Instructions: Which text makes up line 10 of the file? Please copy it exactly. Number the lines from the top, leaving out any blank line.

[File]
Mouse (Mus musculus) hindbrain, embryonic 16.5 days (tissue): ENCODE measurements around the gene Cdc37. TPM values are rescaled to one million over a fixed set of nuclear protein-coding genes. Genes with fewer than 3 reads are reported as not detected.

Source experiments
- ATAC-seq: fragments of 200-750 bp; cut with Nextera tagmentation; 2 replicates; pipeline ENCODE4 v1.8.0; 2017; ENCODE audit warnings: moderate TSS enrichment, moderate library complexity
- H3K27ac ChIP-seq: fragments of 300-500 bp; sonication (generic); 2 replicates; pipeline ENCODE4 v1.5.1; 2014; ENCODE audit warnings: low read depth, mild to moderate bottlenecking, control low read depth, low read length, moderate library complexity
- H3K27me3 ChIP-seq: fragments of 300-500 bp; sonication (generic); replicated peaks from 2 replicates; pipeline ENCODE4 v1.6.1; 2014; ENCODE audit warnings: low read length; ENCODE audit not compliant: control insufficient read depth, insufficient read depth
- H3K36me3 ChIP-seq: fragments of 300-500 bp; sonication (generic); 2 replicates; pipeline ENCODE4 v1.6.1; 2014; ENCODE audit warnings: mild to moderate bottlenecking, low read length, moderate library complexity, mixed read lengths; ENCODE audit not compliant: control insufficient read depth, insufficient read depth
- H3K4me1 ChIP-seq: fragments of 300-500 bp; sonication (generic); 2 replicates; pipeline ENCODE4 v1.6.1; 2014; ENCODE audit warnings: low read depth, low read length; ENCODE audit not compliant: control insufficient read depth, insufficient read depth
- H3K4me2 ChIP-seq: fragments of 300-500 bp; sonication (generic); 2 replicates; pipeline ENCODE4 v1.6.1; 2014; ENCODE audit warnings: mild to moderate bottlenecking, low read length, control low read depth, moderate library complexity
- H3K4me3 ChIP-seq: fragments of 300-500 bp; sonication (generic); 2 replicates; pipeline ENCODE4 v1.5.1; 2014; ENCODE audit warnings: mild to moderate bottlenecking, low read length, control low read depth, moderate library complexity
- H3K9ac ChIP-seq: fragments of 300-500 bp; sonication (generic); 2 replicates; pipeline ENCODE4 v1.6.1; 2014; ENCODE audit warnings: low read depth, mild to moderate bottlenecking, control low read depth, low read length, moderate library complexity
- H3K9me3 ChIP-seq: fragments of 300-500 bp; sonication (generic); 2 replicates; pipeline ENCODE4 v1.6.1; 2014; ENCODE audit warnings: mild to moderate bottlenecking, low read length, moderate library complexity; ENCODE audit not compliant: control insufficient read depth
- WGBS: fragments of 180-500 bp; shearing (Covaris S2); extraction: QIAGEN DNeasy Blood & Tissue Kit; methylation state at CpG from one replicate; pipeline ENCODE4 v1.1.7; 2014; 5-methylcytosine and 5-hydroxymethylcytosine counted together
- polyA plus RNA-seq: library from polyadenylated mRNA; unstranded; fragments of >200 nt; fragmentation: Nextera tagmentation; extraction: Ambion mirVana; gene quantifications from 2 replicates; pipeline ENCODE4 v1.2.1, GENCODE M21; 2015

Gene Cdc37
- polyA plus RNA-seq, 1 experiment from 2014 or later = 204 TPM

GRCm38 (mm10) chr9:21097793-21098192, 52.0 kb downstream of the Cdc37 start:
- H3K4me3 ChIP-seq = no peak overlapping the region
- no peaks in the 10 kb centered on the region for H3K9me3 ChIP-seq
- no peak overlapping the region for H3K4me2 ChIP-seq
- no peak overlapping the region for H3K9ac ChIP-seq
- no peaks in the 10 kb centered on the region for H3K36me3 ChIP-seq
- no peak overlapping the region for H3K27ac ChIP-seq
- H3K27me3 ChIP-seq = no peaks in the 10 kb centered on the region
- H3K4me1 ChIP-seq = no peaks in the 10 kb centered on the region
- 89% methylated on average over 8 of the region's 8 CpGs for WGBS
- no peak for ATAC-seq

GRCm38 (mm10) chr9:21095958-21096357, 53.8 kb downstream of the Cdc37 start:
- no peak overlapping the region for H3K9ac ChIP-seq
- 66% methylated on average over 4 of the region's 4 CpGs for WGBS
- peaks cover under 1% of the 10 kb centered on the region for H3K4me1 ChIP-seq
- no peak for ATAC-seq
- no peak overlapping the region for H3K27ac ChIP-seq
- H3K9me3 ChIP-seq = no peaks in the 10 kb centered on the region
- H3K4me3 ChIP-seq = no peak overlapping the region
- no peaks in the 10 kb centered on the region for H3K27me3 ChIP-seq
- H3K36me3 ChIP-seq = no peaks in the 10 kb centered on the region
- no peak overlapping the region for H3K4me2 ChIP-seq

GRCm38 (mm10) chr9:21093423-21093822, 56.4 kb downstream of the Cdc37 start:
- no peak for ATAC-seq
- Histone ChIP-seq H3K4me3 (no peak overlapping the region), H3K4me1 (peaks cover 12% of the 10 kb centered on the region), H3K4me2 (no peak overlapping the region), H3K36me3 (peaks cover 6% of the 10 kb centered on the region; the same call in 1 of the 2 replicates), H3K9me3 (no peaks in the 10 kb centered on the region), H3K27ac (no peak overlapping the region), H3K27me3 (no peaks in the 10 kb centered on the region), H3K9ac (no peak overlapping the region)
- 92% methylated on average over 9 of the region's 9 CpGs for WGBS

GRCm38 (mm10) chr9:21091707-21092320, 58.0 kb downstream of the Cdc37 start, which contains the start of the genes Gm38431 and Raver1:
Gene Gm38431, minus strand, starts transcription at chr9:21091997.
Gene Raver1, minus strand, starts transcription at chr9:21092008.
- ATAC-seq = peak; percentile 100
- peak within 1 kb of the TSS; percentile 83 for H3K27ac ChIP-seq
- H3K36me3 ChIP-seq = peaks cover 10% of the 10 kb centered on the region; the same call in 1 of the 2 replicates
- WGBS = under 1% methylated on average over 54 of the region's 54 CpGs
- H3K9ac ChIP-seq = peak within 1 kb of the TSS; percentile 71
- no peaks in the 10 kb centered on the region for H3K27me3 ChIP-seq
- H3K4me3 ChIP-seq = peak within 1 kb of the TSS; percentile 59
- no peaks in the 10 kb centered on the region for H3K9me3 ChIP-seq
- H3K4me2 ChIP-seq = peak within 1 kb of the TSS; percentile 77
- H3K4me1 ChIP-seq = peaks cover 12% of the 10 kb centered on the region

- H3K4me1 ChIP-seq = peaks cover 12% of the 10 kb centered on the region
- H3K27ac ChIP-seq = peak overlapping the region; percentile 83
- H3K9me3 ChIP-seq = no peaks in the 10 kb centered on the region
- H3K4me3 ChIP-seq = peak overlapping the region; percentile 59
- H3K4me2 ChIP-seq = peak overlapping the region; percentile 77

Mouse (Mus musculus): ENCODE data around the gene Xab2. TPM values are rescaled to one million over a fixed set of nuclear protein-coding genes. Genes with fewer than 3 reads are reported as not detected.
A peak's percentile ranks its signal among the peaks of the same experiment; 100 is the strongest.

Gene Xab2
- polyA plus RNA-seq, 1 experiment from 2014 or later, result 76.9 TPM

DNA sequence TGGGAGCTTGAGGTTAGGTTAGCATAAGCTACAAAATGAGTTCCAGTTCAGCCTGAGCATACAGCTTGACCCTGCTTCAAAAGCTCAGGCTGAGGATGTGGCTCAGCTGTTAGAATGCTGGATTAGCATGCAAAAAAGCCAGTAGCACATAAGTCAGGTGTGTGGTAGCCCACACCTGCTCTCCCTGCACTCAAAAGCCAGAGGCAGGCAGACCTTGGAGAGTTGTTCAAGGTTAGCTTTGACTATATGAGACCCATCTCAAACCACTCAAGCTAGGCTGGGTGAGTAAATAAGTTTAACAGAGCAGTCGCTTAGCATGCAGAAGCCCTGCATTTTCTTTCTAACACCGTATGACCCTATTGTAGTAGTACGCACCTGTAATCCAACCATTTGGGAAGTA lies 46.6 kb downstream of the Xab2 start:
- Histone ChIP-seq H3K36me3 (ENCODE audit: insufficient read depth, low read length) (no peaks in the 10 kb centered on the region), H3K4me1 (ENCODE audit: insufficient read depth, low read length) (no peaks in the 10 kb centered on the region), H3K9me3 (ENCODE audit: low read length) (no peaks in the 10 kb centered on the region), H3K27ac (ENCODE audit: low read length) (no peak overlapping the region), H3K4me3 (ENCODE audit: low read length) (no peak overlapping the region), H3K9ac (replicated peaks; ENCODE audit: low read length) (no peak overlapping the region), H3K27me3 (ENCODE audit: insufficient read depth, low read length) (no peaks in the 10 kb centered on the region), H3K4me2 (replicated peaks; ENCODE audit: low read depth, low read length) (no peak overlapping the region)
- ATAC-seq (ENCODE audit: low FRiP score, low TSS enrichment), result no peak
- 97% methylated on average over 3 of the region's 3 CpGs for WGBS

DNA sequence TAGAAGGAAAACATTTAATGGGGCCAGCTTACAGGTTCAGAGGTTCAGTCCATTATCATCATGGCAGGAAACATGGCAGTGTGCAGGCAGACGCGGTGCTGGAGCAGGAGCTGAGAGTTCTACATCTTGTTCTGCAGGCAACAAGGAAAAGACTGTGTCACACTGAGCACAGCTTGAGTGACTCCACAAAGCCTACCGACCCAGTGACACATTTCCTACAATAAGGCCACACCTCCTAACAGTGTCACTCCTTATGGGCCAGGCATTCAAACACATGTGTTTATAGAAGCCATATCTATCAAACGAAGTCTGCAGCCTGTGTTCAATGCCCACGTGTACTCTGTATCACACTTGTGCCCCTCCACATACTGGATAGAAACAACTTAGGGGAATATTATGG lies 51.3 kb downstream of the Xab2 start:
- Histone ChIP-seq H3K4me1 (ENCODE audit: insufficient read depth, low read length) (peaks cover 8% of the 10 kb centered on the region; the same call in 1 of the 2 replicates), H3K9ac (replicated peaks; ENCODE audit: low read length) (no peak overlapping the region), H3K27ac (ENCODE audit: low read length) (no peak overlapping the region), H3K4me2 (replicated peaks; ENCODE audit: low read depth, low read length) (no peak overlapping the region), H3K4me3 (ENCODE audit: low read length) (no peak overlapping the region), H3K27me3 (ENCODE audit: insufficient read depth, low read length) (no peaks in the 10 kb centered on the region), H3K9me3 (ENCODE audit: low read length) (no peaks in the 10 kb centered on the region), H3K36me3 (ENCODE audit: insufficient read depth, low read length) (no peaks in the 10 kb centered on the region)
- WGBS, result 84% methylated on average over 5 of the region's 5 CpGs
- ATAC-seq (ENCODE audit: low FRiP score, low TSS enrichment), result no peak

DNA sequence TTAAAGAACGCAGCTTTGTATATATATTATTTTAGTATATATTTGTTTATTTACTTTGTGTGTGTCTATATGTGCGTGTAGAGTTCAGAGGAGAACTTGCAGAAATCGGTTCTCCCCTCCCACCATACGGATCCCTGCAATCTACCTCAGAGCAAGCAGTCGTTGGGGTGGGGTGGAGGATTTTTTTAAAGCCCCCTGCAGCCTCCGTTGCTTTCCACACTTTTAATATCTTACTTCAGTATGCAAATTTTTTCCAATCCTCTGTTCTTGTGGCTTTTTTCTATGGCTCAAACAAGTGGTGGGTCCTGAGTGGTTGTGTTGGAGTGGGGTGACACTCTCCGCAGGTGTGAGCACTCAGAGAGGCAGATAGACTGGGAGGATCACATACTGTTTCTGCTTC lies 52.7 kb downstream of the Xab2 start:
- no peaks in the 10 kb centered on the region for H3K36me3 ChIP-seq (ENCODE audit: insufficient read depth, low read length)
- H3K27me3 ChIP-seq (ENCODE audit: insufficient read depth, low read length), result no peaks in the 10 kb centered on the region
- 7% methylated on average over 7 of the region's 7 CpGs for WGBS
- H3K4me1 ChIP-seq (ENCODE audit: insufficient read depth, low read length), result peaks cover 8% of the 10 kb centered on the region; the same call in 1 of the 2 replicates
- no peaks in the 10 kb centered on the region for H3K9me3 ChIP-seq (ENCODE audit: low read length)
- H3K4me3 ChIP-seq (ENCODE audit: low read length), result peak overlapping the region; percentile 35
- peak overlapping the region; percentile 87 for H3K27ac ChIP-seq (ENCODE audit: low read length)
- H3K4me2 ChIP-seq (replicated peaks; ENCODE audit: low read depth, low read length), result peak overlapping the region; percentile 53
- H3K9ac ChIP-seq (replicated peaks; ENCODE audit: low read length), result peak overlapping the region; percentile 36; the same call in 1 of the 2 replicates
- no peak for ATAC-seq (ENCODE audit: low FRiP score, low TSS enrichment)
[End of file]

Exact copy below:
- H3K9ac ChIP-seq: fragments of 300-500 bp; sonication (generic); 2 replicates; pipeline ENCODE4 v1.6.1; 2014; ENCODE audit warnings: low read depth, mild to moderate bottlenecking, control low read depth, low read length, moderate library complexity